Pain bigger than both of us
is seen byfor only one of us.
Silence with its deafening shrills
fills the void standing between us,
sending me running for the hills—
sprinting into the arms of the last of us.
I have invisible scars to hide—
a superficial habit
my best friend deemed
a manipulative tactic.
No one took me seriously
after you screamed at me publicly,
“If I can’t have you, no one can”—
after you said you had a plan.
Who would dare be a cheater-sympathizer—
empathize with a bold-faced fucking liar?
Sure as hell wouldn’t be me.
Puppy love turned tragic,
someone killed the magic
and there’s only one suspect of who the villain could be.
The headhunt ceased when
a little birdy told me what he said today—
rather chirped or tweeted
with his face hidden away.
There were no lies in what he said
while dragging my life through the mud.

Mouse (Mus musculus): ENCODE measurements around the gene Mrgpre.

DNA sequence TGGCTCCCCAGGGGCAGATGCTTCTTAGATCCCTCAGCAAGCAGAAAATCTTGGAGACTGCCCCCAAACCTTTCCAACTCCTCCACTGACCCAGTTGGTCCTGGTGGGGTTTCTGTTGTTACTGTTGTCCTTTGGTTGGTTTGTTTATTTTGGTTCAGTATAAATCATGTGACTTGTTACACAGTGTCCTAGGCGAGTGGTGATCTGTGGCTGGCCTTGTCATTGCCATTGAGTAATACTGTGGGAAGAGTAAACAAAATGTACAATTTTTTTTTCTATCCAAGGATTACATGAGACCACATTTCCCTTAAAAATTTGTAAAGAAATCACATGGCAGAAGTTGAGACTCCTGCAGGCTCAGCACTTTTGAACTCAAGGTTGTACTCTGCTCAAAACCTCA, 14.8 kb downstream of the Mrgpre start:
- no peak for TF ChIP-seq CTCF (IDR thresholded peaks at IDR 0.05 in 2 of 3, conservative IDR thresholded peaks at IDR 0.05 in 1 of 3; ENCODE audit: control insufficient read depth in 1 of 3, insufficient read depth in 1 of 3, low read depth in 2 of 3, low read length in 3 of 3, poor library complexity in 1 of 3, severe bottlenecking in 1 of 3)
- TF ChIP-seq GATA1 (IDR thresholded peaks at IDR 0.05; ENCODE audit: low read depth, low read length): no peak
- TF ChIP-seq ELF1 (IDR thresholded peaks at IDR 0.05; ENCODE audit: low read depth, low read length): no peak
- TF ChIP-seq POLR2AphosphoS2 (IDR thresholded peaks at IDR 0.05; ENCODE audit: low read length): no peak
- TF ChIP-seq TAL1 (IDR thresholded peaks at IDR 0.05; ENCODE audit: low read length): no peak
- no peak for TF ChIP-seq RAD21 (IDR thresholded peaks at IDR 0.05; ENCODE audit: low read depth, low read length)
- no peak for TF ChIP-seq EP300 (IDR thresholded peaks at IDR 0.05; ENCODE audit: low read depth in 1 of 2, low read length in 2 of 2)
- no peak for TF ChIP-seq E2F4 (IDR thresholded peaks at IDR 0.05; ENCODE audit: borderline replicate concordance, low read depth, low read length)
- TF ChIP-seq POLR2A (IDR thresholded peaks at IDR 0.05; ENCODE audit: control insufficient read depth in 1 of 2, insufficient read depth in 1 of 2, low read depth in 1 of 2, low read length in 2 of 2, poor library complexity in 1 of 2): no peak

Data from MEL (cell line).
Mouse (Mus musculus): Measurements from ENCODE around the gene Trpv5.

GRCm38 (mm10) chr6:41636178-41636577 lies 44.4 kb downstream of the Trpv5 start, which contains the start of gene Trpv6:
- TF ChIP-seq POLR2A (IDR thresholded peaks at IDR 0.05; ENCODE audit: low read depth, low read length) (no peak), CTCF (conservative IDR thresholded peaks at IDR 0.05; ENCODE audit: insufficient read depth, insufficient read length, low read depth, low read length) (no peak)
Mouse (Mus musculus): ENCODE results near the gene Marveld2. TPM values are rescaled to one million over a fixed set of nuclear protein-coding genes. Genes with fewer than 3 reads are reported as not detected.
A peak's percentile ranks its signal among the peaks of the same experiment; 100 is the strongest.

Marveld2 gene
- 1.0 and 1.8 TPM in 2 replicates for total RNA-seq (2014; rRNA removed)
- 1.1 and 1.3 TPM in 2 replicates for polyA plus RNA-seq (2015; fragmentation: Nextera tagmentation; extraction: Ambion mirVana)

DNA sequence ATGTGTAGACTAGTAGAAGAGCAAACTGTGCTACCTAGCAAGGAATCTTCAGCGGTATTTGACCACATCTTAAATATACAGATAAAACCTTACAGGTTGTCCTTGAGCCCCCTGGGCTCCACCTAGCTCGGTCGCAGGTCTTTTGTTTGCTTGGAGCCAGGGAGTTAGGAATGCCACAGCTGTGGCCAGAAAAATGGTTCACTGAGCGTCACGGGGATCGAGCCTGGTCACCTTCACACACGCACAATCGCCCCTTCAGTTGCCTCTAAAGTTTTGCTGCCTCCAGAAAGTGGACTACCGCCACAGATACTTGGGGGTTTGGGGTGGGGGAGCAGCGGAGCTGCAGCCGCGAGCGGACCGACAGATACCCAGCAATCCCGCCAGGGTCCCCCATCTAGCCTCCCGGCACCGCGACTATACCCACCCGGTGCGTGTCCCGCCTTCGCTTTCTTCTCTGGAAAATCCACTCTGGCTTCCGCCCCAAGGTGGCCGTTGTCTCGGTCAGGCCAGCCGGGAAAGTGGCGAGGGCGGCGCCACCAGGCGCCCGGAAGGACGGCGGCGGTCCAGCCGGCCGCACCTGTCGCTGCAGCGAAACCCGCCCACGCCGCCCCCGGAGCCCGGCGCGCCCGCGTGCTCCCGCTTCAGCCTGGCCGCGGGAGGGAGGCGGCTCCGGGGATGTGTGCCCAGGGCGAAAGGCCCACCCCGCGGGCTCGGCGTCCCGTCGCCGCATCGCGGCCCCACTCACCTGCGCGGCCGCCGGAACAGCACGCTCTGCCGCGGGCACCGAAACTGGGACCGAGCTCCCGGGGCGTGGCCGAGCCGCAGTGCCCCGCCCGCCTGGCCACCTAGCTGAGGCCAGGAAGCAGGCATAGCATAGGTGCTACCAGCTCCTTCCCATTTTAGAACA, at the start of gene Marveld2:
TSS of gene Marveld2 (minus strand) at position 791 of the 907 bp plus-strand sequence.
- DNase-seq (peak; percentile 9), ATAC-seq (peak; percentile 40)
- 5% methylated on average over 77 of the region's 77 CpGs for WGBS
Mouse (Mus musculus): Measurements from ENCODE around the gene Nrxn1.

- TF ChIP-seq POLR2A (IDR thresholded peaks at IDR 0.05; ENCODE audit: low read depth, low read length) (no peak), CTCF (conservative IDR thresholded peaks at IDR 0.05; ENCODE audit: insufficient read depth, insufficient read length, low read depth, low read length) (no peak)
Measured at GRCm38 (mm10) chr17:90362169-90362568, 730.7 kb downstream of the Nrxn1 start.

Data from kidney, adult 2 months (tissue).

It was secondhand slander—misrepresenting
what rotted my head.
I slammed to rock bottom—
shattered the facade I held so dear.
Shards of myself so perfect—
the message: crystal clear.
I wasn’t worth the words in person—
only penance in my grief.
Fragments of myself
cut through for relief.
So I hit self-destruct
to halt the naivety fueling the fool.
What’s the use in trying my best?
Why not die to be cool?
And a lost child thought,
“Maybe in the next life,
the truth might not be so cruel.”
Kailani Norwell is an amateur writer. She writes for the love of writing. It is her sincerest form of expression—a way to put her wide-ranging ideas and life experiences into something cohesive. As a clinical therapist, she helps others find, listen to, and use their voice. And her writing is her voice. The world as she experiences it is her inspiration, and her love of personal flair fuels her style. She doesn’t think she’s to write the next great American novel, but she’s to write something. Stay curious.